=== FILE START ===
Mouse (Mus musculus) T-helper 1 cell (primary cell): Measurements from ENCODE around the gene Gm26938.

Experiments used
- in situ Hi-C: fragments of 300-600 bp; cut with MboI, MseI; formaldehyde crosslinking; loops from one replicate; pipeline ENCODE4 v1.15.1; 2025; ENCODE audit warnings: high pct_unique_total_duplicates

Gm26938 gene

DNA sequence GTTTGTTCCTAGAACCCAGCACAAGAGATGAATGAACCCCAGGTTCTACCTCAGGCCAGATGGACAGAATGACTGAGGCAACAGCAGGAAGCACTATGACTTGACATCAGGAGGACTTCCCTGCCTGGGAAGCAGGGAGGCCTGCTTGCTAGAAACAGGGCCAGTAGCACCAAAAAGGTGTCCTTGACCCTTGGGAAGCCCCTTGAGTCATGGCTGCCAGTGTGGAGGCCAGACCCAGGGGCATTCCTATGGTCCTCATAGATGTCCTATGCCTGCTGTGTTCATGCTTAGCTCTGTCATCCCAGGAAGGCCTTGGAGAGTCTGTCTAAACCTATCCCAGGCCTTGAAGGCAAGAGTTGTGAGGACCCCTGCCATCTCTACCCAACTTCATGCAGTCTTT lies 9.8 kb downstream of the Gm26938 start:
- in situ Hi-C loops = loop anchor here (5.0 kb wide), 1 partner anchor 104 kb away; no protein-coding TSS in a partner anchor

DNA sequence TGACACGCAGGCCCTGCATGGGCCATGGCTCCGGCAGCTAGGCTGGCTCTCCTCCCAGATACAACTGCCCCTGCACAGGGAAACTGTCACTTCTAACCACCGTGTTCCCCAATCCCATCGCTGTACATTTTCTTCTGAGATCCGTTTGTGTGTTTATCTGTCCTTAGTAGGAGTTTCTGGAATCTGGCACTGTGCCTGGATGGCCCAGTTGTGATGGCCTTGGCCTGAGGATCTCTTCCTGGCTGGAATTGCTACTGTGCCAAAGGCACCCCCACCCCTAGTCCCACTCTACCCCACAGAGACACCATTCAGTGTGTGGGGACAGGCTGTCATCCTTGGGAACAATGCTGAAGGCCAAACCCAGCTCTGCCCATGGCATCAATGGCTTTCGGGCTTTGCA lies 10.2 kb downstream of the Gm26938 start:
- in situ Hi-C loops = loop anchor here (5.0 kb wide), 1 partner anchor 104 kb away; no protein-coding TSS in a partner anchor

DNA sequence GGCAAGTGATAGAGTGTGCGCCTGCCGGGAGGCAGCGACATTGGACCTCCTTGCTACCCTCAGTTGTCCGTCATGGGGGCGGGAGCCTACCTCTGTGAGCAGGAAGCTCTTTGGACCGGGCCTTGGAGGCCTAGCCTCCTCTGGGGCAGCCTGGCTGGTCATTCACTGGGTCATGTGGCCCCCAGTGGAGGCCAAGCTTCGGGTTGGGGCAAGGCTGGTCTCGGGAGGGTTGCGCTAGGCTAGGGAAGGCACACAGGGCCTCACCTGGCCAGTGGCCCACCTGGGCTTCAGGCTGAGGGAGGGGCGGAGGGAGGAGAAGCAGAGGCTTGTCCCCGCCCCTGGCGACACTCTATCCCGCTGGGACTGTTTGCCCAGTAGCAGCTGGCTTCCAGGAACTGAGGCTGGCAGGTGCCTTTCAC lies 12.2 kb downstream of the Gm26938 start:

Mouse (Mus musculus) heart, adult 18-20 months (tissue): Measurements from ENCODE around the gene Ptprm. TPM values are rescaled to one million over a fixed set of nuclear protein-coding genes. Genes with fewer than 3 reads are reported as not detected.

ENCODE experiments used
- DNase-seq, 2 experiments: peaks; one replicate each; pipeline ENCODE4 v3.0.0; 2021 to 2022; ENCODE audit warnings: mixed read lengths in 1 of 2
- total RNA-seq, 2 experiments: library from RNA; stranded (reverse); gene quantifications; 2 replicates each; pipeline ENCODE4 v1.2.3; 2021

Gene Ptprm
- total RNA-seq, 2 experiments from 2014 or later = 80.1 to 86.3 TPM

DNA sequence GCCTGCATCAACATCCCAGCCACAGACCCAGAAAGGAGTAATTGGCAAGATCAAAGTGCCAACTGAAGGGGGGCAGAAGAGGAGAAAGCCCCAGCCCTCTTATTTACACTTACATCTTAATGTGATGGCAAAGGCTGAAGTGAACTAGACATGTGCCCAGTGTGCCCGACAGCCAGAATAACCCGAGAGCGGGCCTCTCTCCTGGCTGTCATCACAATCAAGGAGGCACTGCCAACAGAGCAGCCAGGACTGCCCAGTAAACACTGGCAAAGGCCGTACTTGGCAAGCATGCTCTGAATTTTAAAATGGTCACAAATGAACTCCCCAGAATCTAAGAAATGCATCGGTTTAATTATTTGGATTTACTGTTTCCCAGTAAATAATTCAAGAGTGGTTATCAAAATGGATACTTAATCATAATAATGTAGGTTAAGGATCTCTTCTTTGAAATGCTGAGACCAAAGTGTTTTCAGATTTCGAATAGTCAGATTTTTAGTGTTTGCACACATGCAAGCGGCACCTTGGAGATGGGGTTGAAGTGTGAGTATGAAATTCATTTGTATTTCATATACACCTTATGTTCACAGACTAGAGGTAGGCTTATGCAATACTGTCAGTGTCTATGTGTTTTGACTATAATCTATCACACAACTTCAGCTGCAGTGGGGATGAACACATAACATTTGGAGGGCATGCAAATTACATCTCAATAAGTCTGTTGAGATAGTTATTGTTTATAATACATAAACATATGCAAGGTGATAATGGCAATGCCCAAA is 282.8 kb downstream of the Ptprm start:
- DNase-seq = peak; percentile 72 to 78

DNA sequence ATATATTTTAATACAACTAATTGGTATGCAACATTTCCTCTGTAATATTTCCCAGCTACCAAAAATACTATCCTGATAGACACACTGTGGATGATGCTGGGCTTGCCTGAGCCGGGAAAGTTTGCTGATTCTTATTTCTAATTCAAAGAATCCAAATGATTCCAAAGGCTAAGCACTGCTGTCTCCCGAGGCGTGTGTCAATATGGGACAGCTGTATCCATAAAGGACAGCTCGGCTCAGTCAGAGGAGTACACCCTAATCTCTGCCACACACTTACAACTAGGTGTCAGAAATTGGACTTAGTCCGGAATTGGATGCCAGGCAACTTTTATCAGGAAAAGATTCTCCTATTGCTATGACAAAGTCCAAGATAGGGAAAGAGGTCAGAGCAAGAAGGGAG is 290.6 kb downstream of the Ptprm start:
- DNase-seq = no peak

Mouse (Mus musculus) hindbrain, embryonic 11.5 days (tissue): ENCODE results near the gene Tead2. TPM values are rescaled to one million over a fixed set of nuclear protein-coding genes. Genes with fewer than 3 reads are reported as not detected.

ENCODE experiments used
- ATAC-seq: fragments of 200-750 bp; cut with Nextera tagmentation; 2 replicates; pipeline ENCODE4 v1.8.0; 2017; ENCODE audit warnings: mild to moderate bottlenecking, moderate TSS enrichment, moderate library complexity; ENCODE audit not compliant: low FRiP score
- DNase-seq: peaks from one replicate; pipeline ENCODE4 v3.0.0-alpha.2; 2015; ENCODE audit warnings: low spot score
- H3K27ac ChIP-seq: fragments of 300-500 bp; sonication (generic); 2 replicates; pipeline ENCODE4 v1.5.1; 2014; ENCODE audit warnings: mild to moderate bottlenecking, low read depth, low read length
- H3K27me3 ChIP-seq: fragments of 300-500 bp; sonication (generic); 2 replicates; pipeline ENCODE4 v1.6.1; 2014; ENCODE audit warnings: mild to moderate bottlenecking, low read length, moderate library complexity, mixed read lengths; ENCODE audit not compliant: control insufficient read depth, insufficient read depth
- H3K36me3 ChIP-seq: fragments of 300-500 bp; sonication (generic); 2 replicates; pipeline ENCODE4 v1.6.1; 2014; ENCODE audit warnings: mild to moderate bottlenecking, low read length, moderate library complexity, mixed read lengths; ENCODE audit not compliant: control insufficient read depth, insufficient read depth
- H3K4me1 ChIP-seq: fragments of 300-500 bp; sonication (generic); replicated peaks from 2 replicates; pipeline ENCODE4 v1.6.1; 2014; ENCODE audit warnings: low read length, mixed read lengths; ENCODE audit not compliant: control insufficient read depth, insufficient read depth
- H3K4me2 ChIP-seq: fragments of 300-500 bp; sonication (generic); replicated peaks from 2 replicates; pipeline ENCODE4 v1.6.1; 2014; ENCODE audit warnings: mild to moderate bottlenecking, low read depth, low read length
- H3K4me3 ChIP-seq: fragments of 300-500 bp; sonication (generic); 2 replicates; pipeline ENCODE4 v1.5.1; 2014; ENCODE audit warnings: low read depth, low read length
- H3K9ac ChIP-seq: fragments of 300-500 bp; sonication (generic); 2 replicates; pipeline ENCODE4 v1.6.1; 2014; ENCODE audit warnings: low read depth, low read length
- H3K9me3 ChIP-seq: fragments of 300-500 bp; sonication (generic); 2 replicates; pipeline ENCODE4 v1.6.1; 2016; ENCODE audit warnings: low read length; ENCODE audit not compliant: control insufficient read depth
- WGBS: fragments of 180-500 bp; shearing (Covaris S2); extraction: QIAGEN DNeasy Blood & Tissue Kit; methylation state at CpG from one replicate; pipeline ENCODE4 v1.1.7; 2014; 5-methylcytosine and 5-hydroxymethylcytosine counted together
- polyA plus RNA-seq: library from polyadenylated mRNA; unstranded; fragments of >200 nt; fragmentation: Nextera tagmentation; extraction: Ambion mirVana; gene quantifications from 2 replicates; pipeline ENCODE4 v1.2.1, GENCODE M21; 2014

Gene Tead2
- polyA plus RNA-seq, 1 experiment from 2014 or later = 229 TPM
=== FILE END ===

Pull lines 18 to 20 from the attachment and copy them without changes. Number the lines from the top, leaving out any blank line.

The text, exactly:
DNA sequence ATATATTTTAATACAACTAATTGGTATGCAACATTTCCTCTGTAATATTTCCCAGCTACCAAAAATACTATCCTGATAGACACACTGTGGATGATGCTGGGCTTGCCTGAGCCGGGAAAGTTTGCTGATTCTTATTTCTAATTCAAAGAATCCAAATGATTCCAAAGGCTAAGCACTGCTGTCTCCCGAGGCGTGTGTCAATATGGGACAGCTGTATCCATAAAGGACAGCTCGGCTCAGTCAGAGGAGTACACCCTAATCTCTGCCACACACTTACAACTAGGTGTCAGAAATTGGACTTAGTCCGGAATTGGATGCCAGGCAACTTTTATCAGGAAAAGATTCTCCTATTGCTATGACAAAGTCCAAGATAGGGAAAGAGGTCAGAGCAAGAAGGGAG is 290.6 kb downstream of the Ptprm start:
- DNase-seq = no peak

Mouse (Mus musculus) hindbrain, embryonic 11.5 days (tissue): ENCODE results near the gene Tead2. TPM values are rescaled to one million over a fixed set of nuclear protein-coding genes. Genes with fewer than 3 reads are reported as not detected.